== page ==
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The art of creating shapes with craft paper.

Origami is the art of paper folding. The goal of this art is to create a given result using geometric folds and crease patterns. The word literally means "paper folding" in Japanese and refers to all types of paper folding, even those of non-Japanese origin.

Origami only uses a small number of different folds, but they can be combined in a variety of ways to make intricate designs. In general, these designs begin with a square sheet of paper, whose sides may be different colors, and proceed without cutting the paper. Contrary to most popular belief, traditional Japanese origami, which has been practiced since the Edo era (1603-1867), has often been less strict about these conventions, sometimes cutting the paper during the creation of the design (Kirigami) or starting with a rectangular, circular, or other non-square sheets of paper. It's also possible to create folds from triangular paper.

The "invention" of paper folding probably followed soon after the invention of paper itself. The earliest known traditions of paper folding were of ritual origin. The earliest known Japanese origami is probably ceremonial paper folding, such as noshi, which started in Muromachi era (1392-1573). In Korea, ancestral tablets made of paper, known as "jibang", were folded in a prescribed manner handed down the family line for use in ancestral worship ceremonies. The earliest known European origami is probably the baptismal certificate of 16th century, represented by a little bird ("pajarita" in Spanish or "cocotte" in French).

An origami design can be as simple as a party hat or paper airplane, or as complex as a model of the Eiffel Tower, a leaping gazelle or a stegosaurus that takes an hour and a half or longer to fold. Sometimes the most complex origami models must be folded from foil instead of paper; this allows more layers before the paper becomes impractically thick. Modern origami has broken free from the traditional linear construction techniques of the past, and models are now frequently wet-folded or constructed from materials other than paper and foil. With popularity, a new generation of origami creators have experimented with crinkling techniques and smooth-flowing, sensual designs used in creating realistic faces, nudes, and other traditionally artistic themes. Some inventors specialize in creating erotic origami designs, some of which can be found on the web.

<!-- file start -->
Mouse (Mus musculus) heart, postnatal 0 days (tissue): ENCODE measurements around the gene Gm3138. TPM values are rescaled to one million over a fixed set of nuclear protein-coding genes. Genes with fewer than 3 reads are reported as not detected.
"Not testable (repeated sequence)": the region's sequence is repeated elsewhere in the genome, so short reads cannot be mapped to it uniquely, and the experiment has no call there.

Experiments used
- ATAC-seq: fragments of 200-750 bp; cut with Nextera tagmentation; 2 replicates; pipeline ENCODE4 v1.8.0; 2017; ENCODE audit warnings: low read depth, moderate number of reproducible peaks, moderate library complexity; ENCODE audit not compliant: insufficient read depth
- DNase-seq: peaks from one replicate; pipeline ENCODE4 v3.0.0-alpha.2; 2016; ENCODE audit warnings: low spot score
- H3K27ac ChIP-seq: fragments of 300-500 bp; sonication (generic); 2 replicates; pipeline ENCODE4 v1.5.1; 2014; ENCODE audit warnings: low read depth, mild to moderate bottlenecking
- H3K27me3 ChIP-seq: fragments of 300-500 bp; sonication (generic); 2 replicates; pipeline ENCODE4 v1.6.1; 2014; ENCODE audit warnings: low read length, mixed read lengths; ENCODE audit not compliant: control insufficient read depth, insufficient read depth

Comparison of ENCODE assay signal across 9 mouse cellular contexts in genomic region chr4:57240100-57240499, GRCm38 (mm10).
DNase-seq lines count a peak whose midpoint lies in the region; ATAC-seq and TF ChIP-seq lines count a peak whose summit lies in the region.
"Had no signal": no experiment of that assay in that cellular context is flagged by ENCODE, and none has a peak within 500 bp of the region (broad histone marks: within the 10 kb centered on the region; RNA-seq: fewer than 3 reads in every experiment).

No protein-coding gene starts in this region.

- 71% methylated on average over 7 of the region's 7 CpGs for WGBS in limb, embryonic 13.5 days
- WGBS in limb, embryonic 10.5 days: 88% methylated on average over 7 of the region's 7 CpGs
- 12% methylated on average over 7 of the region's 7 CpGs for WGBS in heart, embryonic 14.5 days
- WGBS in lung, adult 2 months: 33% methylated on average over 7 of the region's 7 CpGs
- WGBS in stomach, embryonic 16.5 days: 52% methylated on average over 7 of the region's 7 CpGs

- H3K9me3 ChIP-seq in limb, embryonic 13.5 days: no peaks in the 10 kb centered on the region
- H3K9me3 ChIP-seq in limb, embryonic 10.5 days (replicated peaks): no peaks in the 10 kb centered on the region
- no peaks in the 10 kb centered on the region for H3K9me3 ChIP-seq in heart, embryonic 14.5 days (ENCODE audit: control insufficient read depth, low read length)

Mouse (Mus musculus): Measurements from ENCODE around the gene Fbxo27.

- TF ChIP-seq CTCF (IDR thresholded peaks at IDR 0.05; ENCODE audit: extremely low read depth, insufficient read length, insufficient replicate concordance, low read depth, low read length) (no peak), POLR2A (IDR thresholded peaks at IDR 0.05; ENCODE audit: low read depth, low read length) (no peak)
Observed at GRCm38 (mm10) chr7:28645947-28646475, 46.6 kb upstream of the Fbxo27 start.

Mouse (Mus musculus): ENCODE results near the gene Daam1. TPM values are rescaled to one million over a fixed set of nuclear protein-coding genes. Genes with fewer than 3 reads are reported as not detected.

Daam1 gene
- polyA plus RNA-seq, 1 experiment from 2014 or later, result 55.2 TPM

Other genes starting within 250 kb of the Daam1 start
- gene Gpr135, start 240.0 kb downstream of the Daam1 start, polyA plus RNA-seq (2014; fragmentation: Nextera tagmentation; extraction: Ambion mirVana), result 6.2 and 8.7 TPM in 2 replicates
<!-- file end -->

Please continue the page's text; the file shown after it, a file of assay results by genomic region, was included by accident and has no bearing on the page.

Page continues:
Joseph Albers, the father of modern color theory and minimalistic art, taught origami and paper folding in the 1920s and 30s. His methods, which involved sheets of round paper that were folded into spirals and curved shapes, have influenced modern origami artists like Kunihiko Kasahara. Friedrich Fröbel, founder of the kindergartens, recognized paper binding, weaving, folding, and cutting as teaching aids for child development during the early 1800s.

The work of Akira Yoshizawa of Japan, a prolific creator of origami designs and writer of books on origami, inspired a modern renaissance of the craft. His work was promoted through the studies of Gershon Legman as published in the seminal books of Robert Harbin Paper Magic and more so in Secrets of the Origami Masters which revealed the wide world of paperfolding in the mid 1960s. Modern origami has attracted a worldwide following, with ever more intricate designs and new techniques such as 'wet-folding,' the practice of dampening the paper somewhat during folding to allow the finished product to hold shape better, and variations such as modular origami also known as unit origami, where many origami units are assembled to form an often decorative whole.

Recent historians have uncovered the lost origami Tamatebako, a model from the folk tale of "Urashima-Taro and the Tamatebako". A three volume wood cut book, "Ranma-Zushiki", published in 1734, contained two pictures that were identified by Yasuo Koyanagi in 1993 as the Tamatebako model. Masao Okamura, an origami historian, was able to recreate the model. The model, contrary to common theory of traditional origami, involved cutting and gluing.

One of the most famous origami designs is the Japanese crane. The crane is auspicious in Japanese culture. Japan has launched a satellite named "tsuru" (crane). Legend says that anyone who folds one thousand paper cranes will have their heart's desire come true.

Source: Wikipedia

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